Geany is known to run under:
FreeBSD (and HardenedBSD / GhostBSD)
If not for that limitation, I probably wouldn't use anything else for my editing needs.
also you can customize templates for "New" languages easily I think
I wonder if there are any plans for Geany to support the Language Server Protocol. That way it'd be possible to get intelligent code completion for many languages without bloating the Geany codebase.
It would be great if it could, although it surely has well progressed over the years.
I just noticed CSS is not highlighted inside a HTML file.
Sublime text has so many nice features that I got used to, it is going to be hard to use something else.
And text is so small that I go clean out 500 MB of stuff every year or so.
Apparently it is based on the long line of editors starting with scite, notepad++ and a bunch more.
Does it support code refactoring (renaming variables, classes, moving classes or methods, ...)?
Refactoring support is part of the 80% an IDE gives me over a good code editor. I would consider code navigation, autocompletion and integrated debugging to be the other crucial features of an IDE.
Refactoring is not a big deal. If you keep your code clean, each individual refactoring is really quick - moving a method, renaming a trait to better fit its new role, ... If you can do these kind of things with a minimum of friction thanks to your IDE, you will do them, and you will not run into the situation where you have accumulated loads of technical debt and need two weeks to get everything into a maintainable state again.
It is a useful feature when you need it, but personally it wouldn't affect my choice of tools at all. After all i could just load an IDE that has it in the rare case i need it and then continue using the other tool i prefer, it isn't like modern computers can only run a single program at a time or anything :-P.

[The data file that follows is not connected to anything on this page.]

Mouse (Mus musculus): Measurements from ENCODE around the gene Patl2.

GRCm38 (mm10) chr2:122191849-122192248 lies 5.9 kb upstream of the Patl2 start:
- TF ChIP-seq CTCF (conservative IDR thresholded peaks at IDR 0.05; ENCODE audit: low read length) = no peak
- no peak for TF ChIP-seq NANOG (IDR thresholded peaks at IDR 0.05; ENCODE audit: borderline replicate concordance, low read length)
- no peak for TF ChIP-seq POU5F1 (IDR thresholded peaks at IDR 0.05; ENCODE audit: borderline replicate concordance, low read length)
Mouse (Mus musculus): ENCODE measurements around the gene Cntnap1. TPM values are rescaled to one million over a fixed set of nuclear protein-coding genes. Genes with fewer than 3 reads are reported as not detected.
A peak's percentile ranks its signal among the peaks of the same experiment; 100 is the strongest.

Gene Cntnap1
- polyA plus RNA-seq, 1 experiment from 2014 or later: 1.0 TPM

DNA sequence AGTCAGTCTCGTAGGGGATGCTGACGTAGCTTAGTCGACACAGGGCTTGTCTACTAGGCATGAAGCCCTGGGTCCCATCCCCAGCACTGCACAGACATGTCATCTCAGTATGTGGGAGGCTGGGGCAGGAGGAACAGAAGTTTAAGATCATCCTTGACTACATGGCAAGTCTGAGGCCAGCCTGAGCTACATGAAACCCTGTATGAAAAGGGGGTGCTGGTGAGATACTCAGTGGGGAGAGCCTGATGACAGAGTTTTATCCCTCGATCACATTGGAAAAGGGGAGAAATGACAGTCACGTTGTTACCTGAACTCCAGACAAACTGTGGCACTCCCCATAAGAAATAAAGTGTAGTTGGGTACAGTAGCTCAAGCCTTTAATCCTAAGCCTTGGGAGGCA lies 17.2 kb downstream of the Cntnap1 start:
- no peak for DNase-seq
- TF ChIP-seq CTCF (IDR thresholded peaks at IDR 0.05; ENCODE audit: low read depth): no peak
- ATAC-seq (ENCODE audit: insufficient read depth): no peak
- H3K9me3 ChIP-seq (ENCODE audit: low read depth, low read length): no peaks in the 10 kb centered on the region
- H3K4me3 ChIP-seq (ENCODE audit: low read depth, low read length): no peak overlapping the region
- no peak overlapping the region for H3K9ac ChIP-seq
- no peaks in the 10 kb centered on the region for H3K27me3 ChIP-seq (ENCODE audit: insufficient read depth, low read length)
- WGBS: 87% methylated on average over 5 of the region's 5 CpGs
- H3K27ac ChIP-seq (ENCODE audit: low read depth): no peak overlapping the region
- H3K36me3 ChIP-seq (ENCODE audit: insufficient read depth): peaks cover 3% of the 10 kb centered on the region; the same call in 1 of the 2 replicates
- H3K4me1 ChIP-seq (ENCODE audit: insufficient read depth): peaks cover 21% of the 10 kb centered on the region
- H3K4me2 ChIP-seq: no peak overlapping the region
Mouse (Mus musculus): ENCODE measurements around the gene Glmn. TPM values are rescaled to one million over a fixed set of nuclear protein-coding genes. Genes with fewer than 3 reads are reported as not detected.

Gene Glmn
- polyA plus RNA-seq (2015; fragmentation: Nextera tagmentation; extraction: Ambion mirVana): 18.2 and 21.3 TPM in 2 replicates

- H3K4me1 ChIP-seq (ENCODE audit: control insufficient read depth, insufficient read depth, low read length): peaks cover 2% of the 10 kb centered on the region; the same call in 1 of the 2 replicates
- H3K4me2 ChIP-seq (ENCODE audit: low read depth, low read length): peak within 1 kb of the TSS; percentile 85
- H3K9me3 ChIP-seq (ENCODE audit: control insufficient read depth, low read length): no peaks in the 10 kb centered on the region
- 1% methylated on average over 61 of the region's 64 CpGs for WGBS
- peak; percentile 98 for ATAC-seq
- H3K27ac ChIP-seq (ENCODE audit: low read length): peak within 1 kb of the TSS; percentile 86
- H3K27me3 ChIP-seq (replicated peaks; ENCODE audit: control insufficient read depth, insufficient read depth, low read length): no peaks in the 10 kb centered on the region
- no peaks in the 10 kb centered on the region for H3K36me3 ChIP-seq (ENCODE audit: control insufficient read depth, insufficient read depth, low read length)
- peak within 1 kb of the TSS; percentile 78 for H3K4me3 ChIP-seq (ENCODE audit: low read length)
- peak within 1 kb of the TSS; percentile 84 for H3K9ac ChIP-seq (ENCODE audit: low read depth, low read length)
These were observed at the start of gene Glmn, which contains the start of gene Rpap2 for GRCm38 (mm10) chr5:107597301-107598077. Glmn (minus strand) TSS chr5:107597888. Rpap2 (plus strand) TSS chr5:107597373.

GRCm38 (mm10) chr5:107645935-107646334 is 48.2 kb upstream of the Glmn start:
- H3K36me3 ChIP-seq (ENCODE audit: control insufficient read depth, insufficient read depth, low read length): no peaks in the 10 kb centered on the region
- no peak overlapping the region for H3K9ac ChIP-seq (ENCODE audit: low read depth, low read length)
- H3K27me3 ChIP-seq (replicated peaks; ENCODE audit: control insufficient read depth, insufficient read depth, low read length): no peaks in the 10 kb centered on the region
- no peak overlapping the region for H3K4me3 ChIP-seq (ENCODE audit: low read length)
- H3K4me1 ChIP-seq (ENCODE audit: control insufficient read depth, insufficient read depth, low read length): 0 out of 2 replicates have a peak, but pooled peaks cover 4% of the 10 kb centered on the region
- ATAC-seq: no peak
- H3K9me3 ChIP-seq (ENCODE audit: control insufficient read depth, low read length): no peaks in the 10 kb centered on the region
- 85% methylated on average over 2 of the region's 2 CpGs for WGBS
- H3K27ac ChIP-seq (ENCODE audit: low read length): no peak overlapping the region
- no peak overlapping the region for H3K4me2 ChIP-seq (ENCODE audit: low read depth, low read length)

The only thing it annoys me though is that the indentation detection heuristic needs to be a bit better (i.e. https://github.com/geany/geany/issues/1008).
I will have to stick with VIM/VSCode for now, but holy cow this IDE is fast.
You can probably get syntax highlighting by copying the required file in the right place.
I have it installed on my Mac too. I still mostly use BBEdit on it, but Geany has some cool features that make it worth having on the Mac.
Geany runs very nice on my Mac. I have a older Mac Mini running El Capitan and it's been solid on that.
Doesn't just run on Linux and Windows.
Does geany have any vim key binding? Did a quick google and the first result is a 200 line lua script dated 2013, so I'm not hopeful.
With Geany being a lightweight IDE, I'd say Kate is a feature-rich text editor, so it's not quite the same, but maybe it works for you nonetheless.
Geany 1.33 (February 25, 2018)
* Fix the symbols tree hierarchy when several tags have the same name
* Add a tooltip showing the full path on menu items representing documents
* Add a note for applying the indent settings in the project preferences
* Enable popup menu on sidebar and message window notebooks (PR#1726).
* Show status message on attempt to execute empty context action
(Lars Paulsen, PR#1642).
* GTK3 theming improvements and documentation (PR#1382).
* CSS: Update Grid properties (Issue#1705).
* Updated translations: de, el, es, fr, it, lv, pl, pt, tr, ru, zh_CN